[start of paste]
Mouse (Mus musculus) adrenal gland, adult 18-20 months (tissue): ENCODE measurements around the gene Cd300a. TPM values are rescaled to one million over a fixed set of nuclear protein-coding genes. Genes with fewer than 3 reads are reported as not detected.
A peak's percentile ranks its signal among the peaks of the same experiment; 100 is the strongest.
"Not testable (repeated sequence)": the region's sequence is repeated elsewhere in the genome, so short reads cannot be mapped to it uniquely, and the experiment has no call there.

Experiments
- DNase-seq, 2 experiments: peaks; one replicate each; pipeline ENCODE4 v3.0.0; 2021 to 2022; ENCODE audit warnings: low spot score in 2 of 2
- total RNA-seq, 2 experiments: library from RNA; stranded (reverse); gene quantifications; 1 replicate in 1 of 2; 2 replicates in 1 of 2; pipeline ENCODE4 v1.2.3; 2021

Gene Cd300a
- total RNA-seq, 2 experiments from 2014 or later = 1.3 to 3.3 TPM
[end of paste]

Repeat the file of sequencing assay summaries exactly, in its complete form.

Mouse (Mus musculus) adrenal gland, adult 18-20 months (tissue): ENCODE measurements around the gene Cd300a. TPM values are rescaled to one million over a fixed set of nuclear protein-coding genes. Genes with fewer than 3 reads are reported as not detected.
A peak's percentile ranks its signal among the peaks of the same experiment; 100 is the strongest.
"Not testable (repeated sequence)": the region's sequence is repeated elsewhere in the genome, so short reads cannot be mapped to it uniquely, and the experiment has no call there.

Experiments
- DNase-seq, 2 experiments: peaks; one replicate each; pipeline ENCODE4 v3.0.0; 2021 to 2022; ENCODE audit warnings: low spot score in 2 of 2
- total RNA-seq, 2 experiments: library from RNA; stranded (reverse); gene quantifications; 1 replicate in 1 of 2; 2 replicates in 1 of 2; pipeline ENCODE4 v1.2.3; 2021

Gene Cd300a
- total RNA-seq, 2 experiments from 2014 or later = 1.3 to 3.3 TPM